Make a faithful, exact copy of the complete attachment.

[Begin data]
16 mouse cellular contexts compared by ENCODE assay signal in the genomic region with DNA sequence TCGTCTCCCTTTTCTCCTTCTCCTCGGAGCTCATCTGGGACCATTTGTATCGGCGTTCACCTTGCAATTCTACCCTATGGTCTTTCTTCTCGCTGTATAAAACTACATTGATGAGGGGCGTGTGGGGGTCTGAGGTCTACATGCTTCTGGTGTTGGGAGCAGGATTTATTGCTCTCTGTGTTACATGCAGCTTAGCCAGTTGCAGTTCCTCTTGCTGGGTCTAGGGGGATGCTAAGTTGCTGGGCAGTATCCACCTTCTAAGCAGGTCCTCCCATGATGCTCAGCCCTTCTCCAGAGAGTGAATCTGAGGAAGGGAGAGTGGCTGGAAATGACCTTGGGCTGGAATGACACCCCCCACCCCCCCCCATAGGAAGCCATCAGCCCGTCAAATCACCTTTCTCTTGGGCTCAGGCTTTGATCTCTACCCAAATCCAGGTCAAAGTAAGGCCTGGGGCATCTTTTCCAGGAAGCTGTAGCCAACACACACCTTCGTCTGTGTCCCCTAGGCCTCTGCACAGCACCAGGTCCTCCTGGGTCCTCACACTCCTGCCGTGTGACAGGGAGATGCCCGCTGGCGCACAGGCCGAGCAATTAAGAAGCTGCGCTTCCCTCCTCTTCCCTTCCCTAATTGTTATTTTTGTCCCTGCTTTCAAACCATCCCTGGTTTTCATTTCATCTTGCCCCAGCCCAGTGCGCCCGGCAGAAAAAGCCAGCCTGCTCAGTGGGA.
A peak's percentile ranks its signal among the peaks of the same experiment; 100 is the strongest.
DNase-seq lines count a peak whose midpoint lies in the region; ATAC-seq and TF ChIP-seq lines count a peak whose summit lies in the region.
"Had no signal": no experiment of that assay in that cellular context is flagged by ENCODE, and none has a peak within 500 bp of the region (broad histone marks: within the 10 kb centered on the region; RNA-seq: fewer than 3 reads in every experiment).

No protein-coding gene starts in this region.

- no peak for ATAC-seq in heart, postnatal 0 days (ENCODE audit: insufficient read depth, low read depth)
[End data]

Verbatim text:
16 mouse cellular contexts compared by ENCODE assay signal in the genomic region with DNA sequence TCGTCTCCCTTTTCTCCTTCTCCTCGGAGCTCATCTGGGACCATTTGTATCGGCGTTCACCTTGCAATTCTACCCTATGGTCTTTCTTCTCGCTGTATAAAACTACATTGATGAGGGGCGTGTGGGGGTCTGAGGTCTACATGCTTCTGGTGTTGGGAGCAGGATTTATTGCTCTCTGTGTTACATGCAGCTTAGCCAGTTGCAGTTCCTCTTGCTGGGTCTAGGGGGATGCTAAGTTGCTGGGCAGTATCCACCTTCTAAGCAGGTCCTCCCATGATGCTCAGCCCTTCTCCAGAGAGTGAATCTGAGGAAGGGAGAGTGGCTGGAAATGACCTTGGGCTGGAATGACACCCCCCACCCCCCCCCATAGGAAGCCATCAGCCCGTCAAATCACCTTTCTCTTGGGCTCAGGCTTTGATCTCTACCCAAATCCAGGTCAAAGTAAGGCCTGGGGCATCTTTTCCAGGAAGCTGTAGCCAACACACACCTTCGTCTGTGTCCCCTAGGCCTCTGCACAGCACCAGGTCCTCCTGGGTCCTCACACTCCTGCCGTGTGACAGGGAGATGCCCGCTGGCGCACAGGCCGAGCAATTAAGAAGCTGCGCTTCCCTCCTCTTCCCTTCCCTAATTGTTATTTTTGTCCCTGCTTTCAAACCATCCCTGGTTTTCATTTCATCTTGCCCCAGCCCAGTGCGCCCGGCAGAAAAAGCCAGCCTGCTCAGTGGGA.
A peak's percentile ranks its signal among the peaks of the same experiment; 100 is the strongest.
DNase-seq lines count a peak whose midpoint lies in the region; ATAC-seq and TF ChIP-seq lines count a peak whose summit lies in the region.
"Had no signal": no experiment of that assay in that cellular context is flagged by ENCODE, and none has a peak within 500 bp of the region (broad histone marks: within the 10 kb centered on the region; RNA-seq: fewer than 3 reads in every experiment).

No protein-coding gene starts in this region.

- no peak for ATAC-seq in heart, postnatal 0 days (ENCODE audit: insufficient read depth, low read depth)